Meenakshi Kumar, M.Sc Clinical Ophthalmology and Vision Research (COVR)

Doctoral Candidate, University of New South Wales, Sydney, Australia


Age related macular degeneration (AMD) is a progressive multifactorial senile ocular disease that remains an enigma with unknown causality. It is the major cause of vision loss worldwide. (1) Its pathogenesis involves loss of integrity of RPE-choroid complex (2,3) with ageing and accelerated by several other risk factors, oxidative stress, systemic vascular disorders, genetic factors, environmental factors, lifestyle, nutrition, history of cataract surgery to name a few. (4-6) Degeneration of the choroid is thought to be an early and possibly leading event in AMD pathogenesis with early changes noted in choriocapillaris are suggestive of this declaration. (2,7)

Figure 1: Image showing subretinal deposits in AMD – Basal laminal deposits (BLinD) and Basal linear deposits(BLamD) – occur in the basal layer of the Bruch’s membrane in the choroid.

AMD is also shown to be topographically selective in the early stage indicating a parafoveal susceptibility.(8) But the choroidal basis for this remains elusive. Recent retinal studies have indicated a difference in specific topographical arrangement of retinal thickness in normal vs AMD population. (9) It is therefore reasonable to expect these changes in the choroidal layer.

Current tools of choroidal assessment

The current tool in the clinic to assess choroidal vasculature include Indocyanine green, which is the gold standard but is invasive and considered risky in the presence of systemic vascular disease (not uncommon in AMD), second test is OCT-A which is an excellent tool for non-invasive retinal vasculature quantification but has limited use in choroidal vasculature due to quantification limitation and poor penetration till choroid, and thirdly, routine OCT, where choroidal thickness can be extracted but it has poor sensitivity to early changes in AMD, it doesn’t directly provide information about the choroidal vasculature.(10)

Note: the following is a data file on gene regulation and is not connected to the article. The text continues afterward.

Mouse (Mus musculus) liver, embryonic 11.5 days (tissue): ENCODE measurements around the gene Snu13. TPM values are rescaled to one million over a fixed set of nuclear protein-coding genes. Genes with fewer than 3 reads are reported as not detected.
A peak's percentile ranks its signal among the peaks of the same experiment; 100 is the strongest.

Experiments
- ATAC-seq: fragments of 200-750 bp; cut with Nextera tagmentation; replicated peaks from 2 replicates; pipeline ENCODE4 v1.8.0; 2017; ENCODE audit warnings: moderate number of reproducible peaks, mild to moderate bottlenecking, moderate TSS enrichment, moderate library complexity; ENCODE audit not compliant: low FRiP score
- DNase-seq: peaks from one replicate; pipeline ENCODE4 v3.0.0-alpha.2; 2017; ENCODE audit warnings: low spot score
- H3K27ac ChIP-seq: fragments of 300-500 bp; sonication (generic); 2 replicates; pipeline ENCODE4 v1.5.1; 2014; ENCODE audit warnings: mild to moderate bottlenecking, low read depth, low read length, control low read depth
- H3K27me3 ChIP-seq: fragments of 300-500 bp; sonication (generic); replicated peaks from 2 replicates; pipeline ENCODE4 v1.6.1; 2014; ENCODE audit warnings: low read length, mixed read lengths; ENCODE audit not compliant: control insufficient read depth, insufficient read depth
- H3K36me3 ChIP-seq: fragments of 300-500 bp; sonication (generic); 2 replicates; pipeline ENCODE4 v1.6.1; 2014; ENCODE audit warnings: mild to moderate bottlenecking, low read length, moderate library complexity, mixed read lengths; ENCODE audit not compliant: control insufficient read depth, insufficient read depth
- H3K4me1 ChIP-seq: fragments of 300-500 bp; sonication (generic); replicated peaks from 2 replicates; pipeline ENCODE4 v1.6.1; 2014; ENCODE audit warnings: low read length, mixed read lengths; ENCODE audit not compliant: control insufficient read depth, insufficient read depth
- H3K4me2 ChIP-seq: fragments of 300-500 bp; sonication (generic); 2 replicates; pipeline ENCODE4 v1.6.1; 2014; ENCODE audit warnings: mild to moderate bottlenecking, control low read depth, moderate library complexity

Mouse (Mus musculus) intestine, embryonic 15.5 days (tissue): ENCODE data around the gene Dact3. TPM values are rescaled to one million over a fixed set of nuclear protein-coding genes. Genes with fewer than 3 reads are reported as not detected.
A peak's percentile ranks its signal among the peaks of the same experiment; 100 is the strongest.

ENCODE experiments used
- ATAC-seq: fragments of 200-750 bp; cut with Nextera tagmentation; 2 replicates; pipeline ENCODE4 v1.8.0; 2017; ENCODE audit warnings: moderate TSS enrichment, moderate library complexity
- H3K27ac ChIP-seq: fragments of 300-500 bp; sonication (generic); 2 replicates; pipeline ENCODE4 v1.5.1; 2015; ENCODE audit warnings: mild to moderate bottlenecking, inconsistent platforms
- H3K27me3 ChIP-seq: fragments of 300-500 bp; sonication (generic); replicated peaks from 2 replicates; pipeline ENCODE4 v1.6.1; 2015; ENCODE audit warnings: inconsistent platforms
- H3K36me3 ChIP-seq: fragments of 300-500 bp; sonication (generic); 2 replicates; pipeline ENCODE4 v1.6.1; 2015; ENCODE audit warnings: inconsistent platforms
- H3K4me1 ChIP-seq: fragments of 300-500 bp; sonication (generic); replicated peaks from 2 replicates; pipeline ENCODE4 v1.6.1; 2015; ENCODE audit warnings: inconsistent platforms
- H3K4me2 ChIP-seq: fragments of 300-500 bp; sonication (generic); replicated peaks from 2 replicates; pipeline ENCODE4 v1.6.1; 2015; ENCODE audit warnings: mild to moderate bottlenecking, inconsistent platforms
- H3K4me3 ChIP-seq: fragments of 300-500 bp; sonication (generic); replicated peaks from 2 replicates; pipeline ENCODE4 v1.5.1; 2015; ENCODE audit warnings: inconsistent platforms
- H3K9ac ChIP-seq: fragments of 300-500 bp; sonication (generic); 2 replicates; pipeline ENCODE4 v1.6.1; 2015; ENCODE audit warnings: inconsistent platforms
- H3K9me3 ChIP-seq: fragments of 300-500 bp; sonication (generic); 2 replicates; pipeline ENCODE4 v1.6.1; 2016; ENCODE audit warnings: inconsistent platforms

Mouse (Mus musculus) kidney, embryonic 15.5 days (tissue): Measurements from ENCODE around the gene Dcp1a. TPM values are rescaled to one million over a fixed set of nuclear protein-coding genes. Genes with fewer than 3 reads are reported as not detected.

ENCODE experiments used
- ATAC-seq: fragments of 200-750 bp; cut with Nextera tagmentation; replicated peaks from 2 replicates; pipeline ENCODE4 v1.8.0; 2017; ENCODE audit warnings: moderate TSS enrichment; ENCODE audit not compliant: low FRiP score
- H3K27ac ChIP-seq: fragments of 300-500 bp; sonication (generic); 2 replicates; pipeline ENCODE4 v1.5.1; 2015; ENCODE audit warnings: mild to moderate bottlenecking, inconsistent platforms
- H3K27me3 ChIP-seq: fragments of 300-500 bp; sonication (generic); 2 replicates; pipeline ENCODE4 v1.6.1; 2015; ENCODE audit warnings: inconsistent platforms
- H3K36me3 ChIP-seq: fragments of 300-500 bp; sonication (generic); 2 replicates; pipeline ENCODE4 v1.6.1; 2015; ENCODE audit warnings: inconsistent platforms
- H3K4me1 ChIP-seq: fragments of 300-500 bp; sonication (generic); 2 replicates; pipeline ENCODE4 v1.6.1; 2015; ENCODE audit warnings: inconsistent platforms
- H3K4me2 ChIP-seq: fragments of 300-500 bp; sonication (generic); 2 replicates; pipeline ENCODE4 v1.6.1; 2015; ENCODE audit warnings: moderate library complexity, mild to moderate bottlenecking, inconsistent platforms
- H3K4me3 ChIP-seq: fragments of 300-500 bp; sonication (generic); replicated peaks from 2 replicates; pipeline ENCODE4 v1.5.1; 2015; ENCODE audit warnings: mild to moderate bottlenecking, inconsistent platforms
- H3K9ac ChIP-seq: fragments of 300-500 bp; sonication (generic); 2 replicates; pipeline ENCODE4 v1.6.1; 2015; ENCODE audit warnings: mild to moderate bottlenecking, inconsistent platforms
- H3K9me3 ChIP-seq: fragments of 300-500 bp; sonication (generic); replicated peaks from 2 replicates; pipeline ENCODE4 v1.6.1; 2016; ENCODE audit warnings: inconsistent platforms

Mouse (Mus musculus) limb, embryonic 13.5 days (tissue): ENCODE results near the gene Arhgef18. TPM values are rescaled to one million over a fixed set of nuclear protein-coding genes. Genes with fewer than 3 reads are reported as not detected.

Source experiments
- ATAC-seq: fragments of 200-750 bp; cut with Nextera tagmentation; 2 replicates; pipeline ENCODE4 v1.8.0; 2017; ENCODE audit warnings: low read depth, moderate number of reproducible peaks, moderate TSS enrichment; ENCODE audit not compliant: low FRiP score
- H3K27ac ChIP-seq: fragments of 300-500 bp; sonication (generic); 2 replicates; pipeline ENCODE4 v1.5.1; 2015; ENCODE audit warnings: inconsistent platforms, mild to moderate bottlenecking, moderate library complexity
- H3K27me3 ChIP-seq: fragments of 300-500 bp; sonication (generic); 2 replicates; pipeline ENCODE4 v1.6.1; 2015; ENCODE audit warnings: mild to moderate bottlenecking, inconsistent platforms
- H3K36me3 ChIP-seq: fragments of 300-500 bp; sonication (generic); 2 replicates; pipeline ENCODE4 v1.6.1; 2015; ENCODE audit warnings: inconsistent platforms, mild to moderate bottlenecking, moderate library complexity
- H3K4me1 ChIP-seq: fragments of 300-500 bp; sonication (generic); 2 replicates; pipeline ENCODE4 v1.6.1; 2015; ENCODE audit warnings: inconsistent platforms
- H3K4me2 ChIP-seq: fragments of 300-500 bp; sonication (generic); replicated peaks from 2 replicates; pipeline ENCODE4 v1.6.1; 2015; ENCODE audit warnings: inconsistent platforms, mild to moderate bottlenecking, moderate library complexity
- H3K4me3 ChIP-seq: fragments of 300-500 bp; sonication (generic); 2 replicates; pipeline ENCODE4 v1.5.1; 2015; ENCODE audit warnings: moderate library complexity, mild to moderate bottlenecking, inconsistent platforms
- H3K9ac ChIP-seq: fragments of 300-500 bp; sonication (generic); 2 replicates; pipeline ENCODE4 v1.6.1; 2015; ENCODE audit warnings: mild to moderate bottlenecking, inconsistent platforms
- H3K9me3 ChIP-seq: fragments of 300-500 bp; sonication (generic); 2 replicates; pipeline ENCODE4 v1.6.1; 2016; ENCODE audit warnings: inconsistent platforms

My current research in choroidal angioarchitecture with the use choroidal vascularity index (CVI) in healthy population has displayed the existence of specific pattern of topography (unpublished data) which is interested and in conjunction with a disease group might provide deeper understanding of vascular basis to AMD.

Future direction

With the knowledge that both retinal thickness and choroidal angioarchitecture changes with different eccentricities, it is important to consider this before planning future research in this field. The current treatment for AMD is only in its  advanced stages and with anti-vascular endothelial growth factor (VEGF). In the medicine field there is a saying “prevention is better than cure”.  Since there is no absolute cure to AMD yet, we must look at any possibilities to prevent this. Studies in choroidal vascularity might provide the biomarkers we need to do so.